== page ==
Recognizing and Treating Scoliosis in Children: Early Intervention is Key

Pediatric Scoliosis Patient

Scoliosis, an abnormal curvature of the spine, affects two to three percent of the population, representing an estimated six to nine million people in the U.S. according to the National Scoliosis Foundation. Most affected are:

  • Girls, who are seven times more likely to develop scoliosis than boys. 
  • Heredity plays a role –a mother or father who has a parent or first-degree relative with scoliosis has a 50 percent chance of having a child with scoliosis.  
  • Maternal age is a factor – A mother who gives birth after the age of 27 has a greater risk of having a child that develops scoliosis as a result of a spontaneous mutation, as reported in the Journal of Bone and Joint Surgery.

Curvature of the spine can affect anyone. Athletes like Olympic swimmers Jessica Ashwood and Aritza Correia, and professional golfer Katie Webb, actresses Daryl Hannah, Elizabeth Taylor and Liza Minelli, and well-known figures like General MacArthur and Egyptian Pharoah Tutankhamun all had scoliosis.

Diagnosis of Scoliosis

Scoliosis can develop in infancy, early childhood, and adolescence but the older the child, the more difficult it can be to diagnose. It is easier to diagnose the condition in younger children because a parent bathing a child between infancy and age three may notice an emerging problem, or a pediatrician will identify juvenile scoliosis in children age three to 10.  But in children 11years old and up, it can be more difficult to diagnose because they are more self-conscious about body image, which is precisely why your child’s school screening program or annual pediatric physical are keys to early detection—which can lead to early intervention.

Scoliosis is not always idiopathic.  Some of the warning signs that scoliosis is caused by a more serious issue is if the child has scoliosis and a hairy patch or dark brown lesions on your child’s back; back pain which is localized or wakes the child from sleep, urinary incontinence or retention, constipation or bowel incontinence.  These are all signs that further evaluation by an orthopedist who specializes in diagnosing and treating scoliosis is in order.

The sooner a child is formally diagnosed and begins treatment for scoliosis, the more likely the treatment will be less aggressive and the child can avoid surgery.

“I have always said that I treat my patients as I would my own child, a fact that perhaps resonates even more because my daughter has scoliosis and was treated successfully with bracing as a child,” stated Dr. Rieger. He continues, “This is why I am especially averse to subjecting children to unnecessary amounts of radiation from X-rays and why I highly recommend parents seek out physicians with access to low-dose radiation technology such as the EOS Machine as part of the diagnostic process.”

Treatment Options

Once an orthopedist has confirmed the diagnosis of scoliosis, they will determine if treatment is required and what kind of treatment is best suited to your child’s condition.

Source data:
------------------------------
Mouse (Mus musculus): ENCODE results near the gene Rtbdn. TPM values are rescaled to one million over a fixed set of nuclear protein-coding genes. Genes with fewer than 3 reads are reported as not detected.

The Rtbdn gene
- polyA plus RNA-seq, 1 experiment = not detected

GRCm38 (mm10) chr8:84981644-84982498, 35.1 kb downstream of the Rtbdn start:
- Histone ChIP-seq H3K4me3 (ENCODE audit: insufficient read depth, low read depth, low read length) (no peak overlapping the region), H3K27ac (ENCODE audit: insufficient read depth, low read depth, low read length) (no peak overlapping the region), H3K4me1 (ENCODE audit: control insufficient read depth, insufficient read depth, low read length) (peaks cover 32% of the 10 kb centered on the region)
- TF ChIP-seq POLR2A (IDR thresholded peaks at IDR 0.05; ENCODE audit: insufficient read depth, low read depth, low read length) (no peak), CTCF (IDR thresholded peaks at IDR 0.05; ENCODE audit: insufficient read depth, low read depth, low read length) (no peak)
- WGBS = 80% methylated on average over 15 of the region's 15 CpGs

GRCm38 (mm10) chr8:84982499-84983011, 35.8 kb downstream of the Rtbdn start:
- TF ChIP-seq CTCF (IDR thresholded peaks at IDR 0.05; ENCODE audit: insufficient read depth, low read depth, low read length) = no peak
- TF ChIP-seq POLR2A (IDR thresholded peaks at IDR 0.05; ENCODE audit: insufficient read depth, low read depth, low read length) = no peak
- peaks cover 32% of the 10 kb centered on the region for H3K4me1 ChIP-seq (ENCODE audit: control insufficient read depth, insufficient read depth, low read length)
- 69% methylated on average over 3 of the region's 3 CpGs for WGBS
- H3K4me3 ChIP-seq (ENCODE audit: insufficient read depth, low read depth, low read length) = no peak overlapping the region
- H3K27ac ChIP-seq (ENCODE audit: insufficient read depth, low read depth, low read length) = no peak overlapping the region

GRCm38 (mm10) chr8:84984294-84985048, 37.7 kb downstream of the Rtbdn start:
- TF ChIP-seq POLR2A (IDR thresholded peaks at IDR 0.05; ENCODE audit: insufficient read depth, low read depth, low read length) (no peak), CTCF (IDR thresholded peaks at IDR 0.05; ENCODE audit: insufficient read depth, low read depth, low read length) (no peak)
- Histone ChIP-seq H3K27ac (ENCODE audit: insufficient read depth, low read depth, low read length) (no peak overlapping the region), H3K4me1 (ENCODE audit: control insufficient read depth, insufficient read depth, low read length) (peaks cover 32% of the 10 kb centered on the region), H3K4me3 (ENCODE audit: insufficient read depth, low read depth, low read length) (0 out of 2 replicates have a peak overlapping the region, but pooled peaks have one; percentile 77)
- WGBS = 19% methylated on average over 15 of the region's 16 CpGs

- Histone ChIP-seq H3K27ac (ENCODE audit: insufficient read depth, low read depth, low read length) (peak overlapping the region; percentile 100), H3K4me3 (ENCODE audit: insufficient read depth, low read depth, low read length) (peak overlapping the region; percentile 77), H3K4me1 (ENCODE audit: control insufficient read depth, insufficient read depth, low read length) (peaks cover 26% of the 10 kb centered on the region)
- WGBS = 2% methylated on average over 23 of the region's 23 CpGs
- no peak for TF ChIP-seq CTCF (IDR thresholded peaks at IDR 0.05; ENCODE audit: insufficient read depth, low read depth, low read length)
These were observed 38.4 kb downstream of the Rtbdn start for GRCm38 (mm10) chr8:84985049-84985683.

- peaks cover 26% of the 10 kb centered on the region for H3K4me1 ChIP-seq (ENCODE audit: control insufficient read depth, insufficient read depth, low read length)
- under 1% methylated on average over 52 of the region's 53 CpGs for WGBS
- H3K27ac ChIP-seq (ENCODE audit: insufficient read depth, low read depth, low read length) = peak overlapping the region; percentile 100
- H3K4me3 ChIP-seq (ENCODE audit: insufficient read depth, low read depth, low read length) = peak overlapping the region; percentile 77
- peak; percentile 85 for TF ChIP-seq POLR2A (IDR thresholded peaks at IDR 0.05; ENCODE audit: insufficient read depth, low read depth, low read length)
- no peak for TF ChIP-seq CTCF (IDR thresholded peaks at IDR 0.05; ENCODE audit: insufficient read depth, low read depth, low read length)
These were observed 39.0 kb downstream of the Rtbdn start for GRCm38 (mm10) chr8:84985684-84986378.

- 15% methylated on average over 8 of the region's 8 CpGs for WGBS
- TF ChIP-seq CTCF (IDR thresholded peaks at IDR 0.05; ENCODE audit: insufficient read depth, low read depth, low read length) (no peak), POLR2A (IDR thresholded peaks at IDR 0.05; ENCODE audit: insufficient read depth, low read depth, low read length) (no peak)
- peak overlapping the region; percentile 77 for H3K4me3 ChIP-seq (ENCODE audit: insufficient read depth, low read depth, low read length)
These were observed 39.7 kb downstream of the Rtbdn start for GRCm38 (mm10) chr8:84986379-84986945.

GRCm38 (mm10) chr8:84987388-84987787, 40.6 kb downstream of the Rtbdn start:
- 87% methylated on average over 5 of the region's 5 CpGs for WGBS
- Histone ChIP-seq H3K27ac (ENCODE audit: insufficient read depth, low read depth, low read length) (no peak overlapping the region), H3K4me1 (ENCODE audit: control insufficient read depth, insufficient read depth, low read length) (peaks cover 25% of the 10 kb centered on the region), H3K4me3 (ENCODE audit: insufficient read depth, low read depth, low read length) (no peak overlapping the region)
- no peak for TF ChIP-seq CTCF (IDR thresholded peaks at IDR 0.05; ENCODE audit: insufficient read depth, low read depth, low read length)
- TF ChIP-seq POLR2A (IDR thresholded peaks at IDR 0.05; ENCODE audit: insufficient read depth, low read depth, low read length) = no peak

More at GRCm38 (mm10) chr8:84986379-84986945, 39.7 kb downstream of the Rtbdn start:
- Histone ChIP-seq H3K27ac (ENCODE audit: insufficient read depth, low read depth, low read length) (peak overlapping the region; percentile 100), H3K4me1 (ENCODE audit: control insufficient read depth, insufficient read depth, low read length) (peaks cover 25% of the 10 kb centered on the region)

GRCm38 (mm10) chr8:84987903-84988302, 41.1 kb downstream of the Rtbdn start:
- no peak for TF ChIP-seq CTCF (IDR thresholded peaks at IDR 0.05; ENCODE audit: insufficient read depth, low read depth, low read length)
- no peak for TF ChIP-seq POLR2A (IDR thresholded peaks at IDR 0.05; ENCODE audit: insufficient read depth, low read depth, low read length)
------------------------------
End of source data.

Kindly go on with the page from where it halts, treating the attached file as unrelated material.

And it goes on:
Non-surgical treatments

  • If the spinal curves are small, we may recommend dietary supplements with vitamin D and calcium. 
  • Larger curves in the spine are treated using another non-invasive treatment called Schroth therapy, an exercise program that teaches children how to breathe, stretch and strengthen their spine to counter the impact of their scoliosis. These two treatments are designed to prevent scoliosis’ progression.
  • If a child’s spinal curve progresses, the pediatric orthopedist will likely add nighttime or full-time bracing. The question “For how long?” always arises. Girls will typically wear the brace for two years from the onset of menses; boys, for two years from the time they have a major growth spurt. But the earlier the diagnosis, the less likely your child will require bracing or they may be able to wear the brace only at night. 

Scoliosis Surgery

  • While 95% of children can avoid surgery by initiating early treatment, spinal fusion surgery is reserved for the most severe cases of scoliosis in adolescents. Surgical advances mean that typical hospitals stays are only two days, with children able to return to some activities in approximately six weeks and almost all their activities by three months. 
  • A new scoliosis surgical advancement called anterior vertebral tethering allows pediatric orthopedic surgeons to modulate the growth of the spine so it corrects gradually over time and preserves spinal motion.  It, unfortunately, has a 20% reoperation rate compared to fusion, which has a less than 1% reoperation rate  
Before (left) and after (right) x-ray images following minimally invasive scoliosis surgery

The diagnosis and treatment of scoliosis has evolved and helps children resume their normal activities and live a better quality of life. Talk to your child’s physician about evaluating them for scoliosis at their next wellness visit.

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